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FIFA Club World Cup

Rafinha: I have a World Cup on my CV

Toshihiro Aoyama (L) Sanfrecce Hiroshima challenges Rafinha of Ulsan Hyundai
© Getty Images

While Ulsan Hyundai have taken their leave of the FIFA Club World Cup Japan 2012 after back-to-back defeats, their Brazilian striker Rafinha can at least take comfort from two important events in his life in November.

The first of them was his side’s AFC Champions League win, the maiden title of his career, and the second and altogether more important event was the birth of his son Enzo on 26 November, in his hometown of Sao Paulo. 

As he told, Rafinha was thousands of miles away, preparing for Ulsan’s appearance at Japan 2012, while his wife was giving birth: “He was born just a few days ago. I was at home and it was very early in the morning here and still night-time in Brazil. I had a training session in the afternoon and I just couldn’t sleep.”

I hope to win more titles and feel more settled. I’m not thinking of returning to Brazil just yet, and I’d like to stay abroad for another five years.

He added: “I spent the whole morning pacing about while she was in the hospital. I was crying too. I even filmed myself to show how I was feeling. I was blessed with a title and my son, which is a great trophy to have, no doubt about it.”

Despite Ulsan’s subsequent exit from Japan 2012, the Brazilian is still very much entitled to be looking on the bright side, especially when you consider how far he has come: “What can I say? I never imagined I’d be here playing in a World Cup. Maybe we didn’t perform that well but it’s down on my CV. There are a lot of people who’d like to be here.”

Rafinha is the first to admit that his career path has hardly been an orthodox one. Starting out at Nacional, a Sao Paulo club that might lack glamour but has nevertheless nurtured a number of big-name players – among them the midfielder Deco and front man Dodo – he briefly appeared at youth level with Brazil but failed to break into the country’s elite.

He then followed the example of many of his compatriots by making the move abroad, pitching up as a mere 19-year-old in Japan in 2007. The young striker’s destination was Avispa Fukuoka, though his German coach Pierre Littbarski would use him only sparingly.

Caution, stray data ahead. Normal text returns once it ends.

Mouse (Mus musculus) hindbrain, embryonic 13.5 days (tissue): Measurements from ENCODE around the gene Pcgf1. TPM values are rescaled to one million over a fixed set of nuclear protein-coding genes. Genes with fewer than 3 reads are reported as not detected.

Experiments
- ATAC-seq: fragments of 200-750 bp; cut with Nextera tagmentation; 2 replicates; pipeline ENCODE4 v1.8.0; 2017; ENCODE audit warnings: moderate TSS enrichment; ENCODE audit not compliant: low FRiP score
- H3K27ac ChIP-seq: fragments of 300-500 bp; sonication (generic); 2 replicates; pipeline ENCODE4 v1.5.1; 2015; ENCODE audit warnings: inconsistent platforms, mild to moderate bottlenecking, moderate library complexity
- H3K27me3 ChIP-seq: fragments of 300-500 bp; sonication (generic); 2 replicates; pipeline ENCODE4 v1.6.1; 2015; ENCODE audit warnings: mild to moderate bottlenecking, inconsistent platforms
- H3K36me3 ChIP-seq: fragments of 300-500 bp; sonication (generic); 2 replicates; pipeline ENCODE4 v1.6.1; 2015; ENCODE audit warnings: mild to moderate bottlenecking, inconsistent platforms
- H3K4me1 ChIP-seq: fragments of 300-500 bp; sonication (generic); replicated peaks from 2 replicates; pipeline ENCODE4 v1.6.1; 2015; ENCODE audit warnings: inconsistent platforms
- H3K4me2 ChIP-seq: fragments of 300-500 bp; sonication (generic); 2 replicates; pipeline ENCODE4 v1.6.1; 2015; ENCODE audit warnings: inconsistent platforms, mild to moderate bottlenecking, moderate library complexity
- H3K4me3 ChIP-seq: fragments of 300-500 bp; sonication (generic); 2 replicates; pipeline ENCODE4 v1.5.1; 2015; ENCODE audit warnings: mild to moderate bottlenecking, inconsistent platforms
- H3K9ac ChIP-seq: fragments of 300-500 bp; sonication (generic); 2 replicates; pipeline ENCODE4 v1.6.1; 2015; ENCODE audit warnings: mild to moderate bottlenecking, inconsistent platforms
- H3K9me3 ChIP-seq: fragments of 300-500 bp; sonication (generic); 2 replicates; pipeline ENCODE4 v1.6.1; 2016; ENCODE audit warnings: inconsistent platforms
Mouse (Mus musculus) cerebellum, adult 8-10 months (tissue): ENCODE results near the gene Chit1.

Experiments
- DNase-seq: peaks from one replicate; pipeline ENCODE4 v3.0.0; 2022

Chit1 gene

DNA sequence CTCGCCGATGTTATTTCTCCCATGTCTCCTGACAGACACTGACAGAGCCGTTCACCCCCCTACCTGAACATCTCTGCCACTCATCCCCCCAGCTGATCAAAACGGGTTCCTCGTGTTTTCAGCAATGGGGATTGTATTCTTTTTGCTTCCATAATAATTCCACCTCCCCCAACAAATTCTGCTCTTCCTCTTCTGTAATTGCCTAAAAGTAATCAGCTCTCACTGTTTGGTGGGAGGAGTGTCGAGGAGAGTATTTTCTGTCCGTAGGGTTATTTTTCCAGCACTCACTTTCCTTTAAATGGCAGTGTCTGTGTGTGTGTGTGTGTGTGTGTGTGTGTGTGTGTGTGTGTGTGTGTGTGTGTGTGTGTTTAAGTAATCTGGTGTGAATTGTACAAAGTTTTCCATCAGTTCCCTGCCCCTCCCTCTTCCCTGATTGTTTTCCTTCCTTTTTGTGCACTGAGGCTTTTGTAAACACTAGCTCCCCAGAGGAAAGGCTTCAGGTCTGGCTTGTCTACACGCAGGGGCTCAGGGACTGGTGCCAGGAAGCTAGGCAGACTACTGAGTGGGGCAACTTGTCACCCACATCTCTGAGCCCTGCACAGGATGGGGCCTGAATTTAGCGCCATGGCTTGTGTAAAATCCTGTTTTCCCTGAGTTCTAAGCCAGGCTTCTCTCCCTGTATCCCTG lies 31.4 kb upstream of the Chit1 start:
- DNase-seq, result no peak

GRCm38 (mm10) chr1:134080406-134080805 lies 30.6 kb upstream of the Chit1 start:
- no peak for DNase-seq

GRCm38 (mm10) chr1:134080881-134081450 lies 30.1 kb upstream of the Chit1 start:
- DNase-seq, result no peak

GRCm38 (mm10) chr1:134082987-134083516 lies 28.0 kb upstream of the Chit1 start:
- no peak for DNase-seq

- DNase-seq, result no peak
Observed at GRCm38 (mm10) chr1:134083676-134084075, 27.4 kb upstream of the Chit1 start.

A hard road
“It was all new to me and I went a year without playing, which is why I decided to go back to Brazil,” said Rafinha. “Then when I went back I said to myself that it was up to me to adapt and get out on the pitch. That’s the way it had to be. We come here to try and achieve our objectives. The culture’s a bit different and it’s not to everyone’s liking. Quite a few big names have come over and decided not to stay.”

After a spell with Japanese second division side Thespa Kusatsu, the exile began this year with Gamba Osaka. A few months later he made the switch to Korea Republic and his current club, his then-pregnant wife going with him before returning to Brazil to have their baby.

The move has so far proved a productive one for the forward, who scored seven goals in the 2012 K-League, teaming up to good effect with strike partners Lee Keunho and Kim Shinwook. 

Though no goals came his way during Ulsan’s disappointing foray in Japan 2012, Rafinha is currently in discussions with the club about extending his stay with them. “I could have maybe given a little bit more on the pitch but I’m happy with the year I’ve had overall,” he said. “I hope to win more titles and feel more settled. I’m not thinking of returning to Brazil just yet, and I’d like to stay abroad for another five years. It’s early yet.”

While Rafinha is content to stay in the Far East in the long term, at this moment in time he wants nothing more than to get the first plane back home: “I’m packing my bags today. I’m off to Osaka and then Brazil, where my son is waiting for me. I can’t wait to see him in the flesh. I’ve had to make do with videos and photos up to now.”

A Corinthians fan, Rafinha had the opportunity to fulfil any supporter’s dream by watching their side fighting it out for a world title. But while thousands of Timão diehards have flocked to Japan to see their side go for glory, the Ulsan man is heading in the other direction.

“I really wanted to go, but if I have to choose between Corinthians and my son, then my son wins hands down (laughs). I want to be close to him and give him a hug.”

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